AKRON, Ohio — Newborn twins with a rare condition were reportedly doing well Sunday in a northeast Ohio hospital.
The identical twin girls share the same amniotic sac and placenta. Such births are called monoamniotic, or “mono mono.” They were born Friday at Akron General Medical Center, grasping each other’s hands when doctors lifted them up for their parents to see after delivery.
“This is the best Mother’s Day present ever,” said mother Sarah Thistlethwaite, reported the Akron Beacon Journal.
“They’re already best friends,” said Thistlethwaite, 32. “I can’t believe they were holding hands. That’s amazing.”
Hospital spokeswoman Amy Kilgore said Sunday they were moved temporarily to Akron Children’s Hospital because they needed breathing assistance. She said they were “doing wonderfully” Sunday morning.
The girls are named Jenna and Jillian. Jenna was born first at 4 pounds, 2 ounces and 17 inches, with Jillian following 48 seconds later at 3 pounds, 13 ounces and 17.5 inches.
Doctors say monoamniotic twins occur in about one of every 10,000 pregnancies. Dr. Melissa Mancuso helped deliver the twins, one of several amniotic pairs she has helped deliver in 11 years. She said the twins are at risk during pregnancy of entanglement of umbilical cords, which can cause death. Another woman at Akron General is expected to give birth later this week to monoamniotic twins.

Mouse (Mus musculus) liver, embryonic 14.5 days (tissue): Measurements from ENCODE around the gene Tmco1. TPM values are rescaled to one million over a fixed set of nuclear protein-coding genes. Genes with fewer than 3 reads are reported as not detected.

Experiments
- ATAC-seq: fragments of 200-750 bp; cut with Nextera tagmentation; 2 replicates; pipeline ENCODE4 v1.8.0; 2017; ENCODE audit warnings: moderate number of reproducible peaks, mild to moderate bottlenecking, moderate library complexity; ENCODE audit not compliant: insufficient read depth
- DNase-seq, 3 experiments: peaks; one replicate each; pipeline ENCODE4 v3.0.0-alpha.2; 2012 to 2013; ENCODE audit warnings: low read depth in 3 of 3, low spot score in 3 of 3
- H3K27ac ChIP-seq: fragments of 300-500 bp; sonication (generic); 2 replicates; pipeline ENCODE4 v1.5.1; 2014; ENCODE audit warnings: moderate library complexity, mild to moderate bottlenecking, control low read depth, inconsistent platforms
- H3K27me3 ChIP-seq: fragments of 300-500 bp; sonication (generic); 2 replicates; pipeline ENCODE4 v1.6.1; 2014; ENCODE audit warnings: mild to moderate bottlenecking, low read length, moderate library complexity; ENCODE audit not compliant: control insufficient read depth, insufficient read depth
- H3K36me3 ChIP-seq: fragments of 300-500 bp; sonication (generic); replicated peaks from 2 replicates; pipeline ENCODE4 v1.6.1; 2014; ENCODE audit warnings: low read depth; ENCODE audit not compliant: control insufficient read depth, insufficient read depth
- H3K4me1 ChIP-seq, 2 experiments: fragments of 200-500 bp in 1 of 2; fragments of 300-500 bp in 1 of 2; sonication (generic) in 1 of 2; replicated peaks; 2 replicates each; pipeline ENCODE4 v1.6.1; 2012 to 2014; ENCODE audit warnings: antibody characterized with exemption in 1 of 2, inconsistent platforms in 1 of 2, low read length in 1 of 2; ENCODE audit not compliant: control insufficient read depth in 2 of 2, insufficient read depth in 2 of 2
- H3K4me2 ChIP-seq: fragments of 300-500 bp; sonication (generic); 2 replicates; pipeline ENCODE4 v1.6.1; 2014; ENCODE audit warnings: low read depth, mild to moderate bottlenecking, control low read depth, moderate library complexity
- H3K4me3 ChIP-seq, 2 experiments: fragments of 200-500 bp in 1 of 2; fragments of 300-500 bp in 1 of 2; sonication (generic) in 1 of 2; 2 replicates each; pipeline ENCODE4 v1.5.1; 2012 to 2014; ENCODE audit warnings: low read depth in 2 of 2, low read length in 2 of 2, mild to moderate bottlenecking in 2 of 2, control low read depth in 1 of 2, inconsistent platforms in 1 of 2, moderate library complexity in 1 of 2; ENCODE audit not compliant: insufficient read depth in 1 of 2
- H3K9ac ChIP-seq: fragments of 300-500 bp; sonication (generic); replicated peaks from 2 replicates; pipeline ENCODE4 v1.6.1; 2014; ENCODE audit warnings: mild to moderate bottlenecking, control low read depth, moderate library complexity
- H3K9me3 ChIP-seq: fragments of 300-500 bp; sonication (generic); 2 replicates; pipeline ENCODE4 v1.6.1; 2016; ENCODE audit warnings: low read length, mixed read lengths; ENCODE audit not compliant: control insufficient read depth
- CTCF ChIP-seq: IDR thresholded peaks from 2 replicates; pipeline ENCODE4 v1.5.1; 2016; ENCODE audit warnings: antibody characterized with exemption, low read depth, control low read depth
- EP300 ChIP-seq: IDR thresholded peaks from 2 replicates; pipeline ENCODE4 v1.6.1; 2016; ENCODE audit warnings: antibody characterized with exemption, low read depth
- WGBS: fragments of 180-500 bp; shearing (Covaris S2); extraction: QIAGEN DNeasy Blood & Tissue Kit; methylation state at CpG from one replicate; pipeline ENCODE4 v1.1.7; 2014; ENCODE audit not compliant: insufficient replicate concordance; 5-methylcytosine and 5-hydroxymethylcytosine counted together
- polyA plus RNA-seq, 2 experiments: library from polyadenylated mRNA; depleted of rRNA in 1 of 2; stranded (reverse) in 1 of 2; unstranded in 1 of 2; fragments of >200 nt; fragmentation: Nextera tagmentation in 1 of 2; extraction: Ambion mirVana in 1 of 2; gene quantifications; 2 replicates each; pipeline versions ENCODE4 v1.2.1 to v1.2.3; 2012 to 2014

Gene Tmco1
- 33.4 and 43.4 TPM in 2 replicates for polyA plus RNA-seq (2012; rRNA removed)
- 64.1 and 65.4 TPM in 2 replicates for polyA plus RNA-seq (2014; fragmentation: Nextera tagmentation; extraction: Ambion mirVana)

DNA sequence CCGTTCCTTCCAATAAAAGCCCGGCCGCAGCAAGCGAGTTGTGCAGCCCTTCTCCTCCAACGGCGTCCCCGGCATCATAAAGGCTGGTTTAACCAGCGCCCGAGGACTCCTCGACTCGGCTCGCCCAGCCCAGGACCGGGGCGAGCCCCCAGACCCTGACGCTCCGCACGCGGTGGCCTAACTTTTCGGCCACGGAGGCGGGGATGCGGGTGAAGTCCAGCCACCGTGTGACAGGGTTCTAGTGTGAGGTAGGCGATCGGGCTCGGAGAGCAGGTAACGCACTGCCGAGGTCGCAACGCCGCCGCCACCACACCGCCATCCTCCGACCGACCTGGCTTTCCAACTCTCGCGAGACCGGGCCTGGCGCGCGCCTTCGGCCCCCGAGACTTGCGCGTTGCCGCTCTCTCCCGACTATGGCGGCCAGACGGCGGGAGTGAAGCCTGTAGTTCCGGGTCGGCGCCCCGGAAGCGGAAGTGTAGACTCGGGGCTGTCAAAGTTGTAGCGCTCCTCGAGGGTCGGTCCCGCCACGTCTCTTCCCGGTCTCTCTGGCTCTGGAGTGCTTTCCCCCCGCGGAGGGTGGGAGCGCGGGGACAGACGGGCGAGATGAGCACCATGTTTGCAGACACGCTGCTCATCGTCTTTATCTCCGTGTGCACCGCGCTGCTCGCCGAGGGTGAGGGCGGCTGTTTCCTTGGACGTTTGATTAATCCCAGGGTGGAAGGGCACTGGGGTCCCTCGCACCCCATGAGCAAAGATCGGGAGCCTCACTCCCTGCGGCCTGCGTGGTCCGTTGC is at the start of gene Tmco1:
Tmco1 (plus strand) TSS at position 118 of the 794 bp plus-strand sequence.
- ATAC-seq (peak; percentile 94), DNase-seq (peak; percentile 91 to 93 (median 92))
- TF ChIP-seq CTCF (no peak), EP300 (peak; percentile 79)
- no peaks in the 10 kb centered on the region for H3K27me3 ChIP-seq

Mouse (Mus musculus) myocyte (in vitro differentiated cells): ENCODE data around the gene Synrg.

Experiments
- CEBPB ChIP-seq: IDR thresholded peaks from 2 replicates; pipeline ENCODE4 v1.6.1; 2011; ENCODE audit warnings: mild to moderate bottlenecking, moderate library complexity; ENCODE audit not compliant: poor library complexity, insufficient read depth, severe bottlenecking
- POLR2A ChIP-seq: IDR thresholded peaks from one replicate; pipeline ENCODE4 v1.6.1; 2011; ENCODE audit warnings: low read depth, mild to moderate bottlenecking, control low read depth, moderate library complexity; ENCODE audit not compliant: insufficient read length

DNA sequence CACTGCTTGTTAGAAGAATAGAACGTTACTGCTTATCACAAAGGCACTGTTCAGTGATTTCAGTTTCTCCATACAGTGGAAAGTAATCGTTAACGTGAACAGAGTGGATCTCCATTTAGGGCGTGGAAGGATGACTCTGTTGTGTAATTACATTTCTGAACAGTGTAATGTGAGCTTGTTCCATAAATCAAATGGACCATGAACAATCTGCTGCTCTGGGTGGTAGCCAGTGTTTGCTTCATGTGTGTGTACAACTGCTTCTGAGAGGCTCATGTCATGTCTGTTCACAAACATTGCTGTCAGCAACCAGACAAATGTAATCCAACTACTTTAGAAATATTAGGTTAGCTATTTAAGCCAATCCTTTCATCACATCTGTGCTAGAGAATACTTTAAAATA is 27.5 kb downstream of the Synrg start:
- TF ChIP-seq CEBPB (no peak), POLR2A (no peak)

The Thistlethwaite girls will likely remain hospitalized for two to four weeks.
Sarah and Bill Thistlethwaite of Orrville, Ohio, have a son, Jaxon, whose first birthday was Jan. 27. That’s the day they also found out she was carrying twins.
“All I could do was laugh,” said Bill, 35.
They rushed to prepare their home for the twins, and Sarah was soon on bed rest.
A middle school math teacher, she went into the hospital on March 14.
“It’s hard, it really is,” she said of extended bed rest. “It was very mentally challenging knowing I have to sit here all day.”
Besides television, books and “trashy gossip magazines,” she viewed YouTube to learn how to crochet baby hats.
The girls were born at 33 weeks and two days. Mancuso said there were only minor issues during the pregnancy.
Sometimes the girls would kick the monitors off.
“I don’t know what they’re doing to each other,” Sarah said jokingly of her “sweet girls.”
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